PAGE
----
The Labour Party's new spokesperson for housing says Te Tokerau Emergency Housing Trust offers a model the rest of the country should use.
Labour MP Phil Twyford visited the trust in Whangarei on Thursday as got up to speed with his new portfolio.
"The housing trust not only provides facilities for people who need temporary housing, it's helping people deal with the real issues of poverty," Mr Twyford said. He was impressed with the way the trust worked with other agencies to offer wrap-around help.
Administrator Ange Tepania said the trust was pleased to get Mr Twyford's recognition and positive feedback for the its work. "But we just carry on doing what we do, and hope for the best. We are the landlord of last resort," she said.
Mr Twyford said he was disappointed the trust had to struggle so much financially.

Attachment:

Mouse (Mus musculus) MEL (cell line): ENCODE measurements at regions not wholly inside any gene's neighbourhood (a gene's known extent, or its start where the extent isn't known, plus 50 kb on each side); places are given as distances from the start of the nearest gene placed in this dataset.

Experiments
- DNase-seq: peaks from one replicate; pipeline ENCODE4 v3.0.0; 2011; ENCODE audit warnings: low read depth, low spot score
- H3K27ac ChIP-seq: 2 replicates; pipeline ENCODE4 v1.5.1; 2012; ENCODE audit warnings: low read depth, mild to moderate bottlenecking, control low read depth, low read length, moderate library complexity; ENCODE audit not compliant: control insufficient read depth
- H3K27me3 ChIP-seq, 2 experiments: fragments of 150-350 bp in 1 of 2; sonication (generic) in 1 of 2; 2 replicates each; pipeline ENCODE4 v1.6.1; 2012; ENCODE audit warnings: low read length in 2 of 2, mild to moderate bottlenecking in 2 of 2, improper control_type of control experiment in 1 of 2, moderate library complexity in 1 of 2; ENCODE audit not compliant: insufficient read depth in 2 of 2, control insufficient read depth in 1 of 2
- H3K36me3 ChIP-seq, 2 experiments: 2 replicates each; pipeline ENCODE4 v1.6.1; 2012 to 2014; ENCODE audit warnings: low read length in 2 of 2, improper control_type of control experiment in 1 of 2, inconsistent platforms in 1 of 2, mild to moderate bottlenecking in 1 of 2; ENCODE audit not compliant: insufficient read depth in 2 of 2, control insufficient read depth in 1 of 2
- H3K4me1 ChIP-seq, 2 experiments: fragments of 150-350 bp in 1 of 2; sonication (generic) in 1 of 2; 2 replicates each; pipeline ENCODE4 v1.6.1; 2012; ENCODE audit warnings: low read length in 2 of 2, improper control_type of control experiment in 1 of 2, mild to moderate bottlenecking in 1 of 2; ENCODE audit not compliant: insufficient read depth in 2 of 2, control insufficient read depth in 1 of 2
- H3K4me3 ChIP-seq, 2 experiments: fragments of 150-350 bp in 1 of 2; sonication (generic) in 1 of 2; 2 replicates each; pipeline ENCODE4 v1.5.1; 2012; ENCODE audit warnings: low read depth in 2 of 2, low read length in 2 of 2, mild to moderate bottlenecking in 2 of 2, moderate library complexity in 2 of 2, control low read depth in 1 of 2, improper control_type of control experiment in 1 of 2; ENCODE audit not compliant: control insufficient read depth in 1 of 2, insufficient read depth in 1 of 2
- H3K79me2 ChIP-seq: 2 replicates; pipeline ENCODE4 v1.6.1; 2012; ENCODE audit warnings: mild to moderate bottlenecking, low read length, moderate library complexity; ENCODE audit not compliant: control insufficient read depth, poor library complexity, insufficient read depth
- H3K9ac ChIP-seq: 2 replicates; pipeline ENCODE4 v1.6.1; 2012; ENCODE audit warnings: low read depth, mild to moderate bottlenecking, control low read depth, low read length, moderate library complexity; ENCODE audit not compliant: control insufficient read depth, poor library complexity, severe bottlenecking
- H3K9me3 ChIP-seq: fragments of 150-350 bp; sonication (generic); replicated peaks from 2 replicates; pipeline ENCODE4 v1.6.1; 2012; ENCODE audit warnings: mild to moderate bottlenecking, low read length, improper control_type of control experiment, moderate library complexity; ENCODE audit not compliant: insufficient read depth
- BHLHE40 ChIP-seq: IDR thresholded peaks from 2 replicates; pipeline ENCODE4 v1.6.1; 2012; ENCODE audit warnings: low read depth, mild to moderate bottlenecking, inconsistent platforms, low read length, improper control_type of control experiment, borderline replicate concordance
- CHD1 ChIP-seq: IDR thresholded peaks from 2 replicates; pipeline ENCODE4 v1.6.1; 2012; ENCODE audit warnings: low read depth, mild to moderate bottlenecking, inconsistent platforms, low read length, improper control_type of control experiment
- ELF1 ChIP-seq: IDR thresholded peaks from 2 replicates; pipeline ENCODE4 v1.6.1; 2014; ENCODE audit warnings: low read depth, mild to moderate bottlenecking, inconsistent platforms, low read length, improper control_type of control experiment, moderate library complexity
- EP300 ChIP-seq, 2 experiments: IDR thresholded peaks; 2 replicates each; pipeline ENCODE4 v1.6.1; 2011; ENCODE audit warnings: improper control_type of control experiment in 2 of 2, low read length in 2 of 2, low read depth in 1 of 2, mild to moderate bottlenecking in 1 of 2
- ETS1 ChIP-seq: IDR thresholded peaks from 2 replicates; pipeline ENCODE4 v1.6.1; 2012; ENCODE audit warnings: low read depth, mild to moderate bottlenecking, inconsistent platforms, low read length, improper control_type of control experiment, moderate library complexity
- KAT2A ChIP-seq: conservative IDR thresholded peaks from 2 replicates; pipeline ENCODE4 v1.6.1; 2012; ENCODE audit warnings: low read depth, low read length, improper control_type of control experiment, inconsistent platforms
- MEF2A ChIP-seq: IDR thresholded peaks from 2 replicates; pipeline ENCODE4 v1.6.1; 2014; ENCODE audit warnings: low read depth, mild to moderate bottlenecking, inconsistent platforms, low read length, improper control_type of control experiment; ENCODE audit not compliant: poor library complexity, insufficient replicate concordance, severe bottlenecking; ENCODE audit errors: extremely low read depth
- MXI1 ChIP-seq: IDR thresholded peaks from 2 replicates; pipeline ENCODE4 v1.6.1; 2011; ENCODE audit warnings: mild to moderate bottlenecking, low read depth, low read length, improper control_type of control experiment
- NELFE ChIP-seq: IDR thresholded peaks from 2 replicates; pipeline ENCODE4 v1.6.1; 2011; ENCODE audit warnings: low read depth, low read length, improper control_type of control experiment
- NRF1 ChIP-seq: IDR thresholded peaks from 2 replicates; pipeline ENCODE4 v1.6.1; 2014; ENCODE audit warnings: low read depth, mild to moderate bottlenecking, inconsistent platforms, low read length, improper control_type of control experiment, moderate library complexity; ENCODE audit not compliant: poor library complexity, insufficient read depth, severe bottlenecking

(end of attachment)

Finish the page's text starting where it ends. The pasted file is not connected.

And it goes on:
"It relies on charity and philanthropy even though government agencies refer an awful lot of clients to them.
"The trust is grappling with many of the issues that cause people to be homeless. You can't just think you can put a roof over their heads and solve the problem."
Mr Twyford said another example of people being left to deal with things was Housing New Zealand's "retreat from the frontline" behind an 0800 number.
He said it was important Housing New Zealand acted like a responsible landlord and engaged with its clients. Having only two case workers operating in Northland was an irresponsible way to manage the country's valuable public housing estate, he said.
Labour's housing policy was also strong on affordable first homes, and would encourage lending and building at the lower income end of the market.
Ensuring no children grew up in a sub-standard home was the number one aim of the housing portfolio, Mr Twyford said. Landlords should be required to insulate properties and homes should be of a certain quality.
"It's time to set minimum standards here in the North. People have realised we've got Third World rates of children dying from poverty related illness."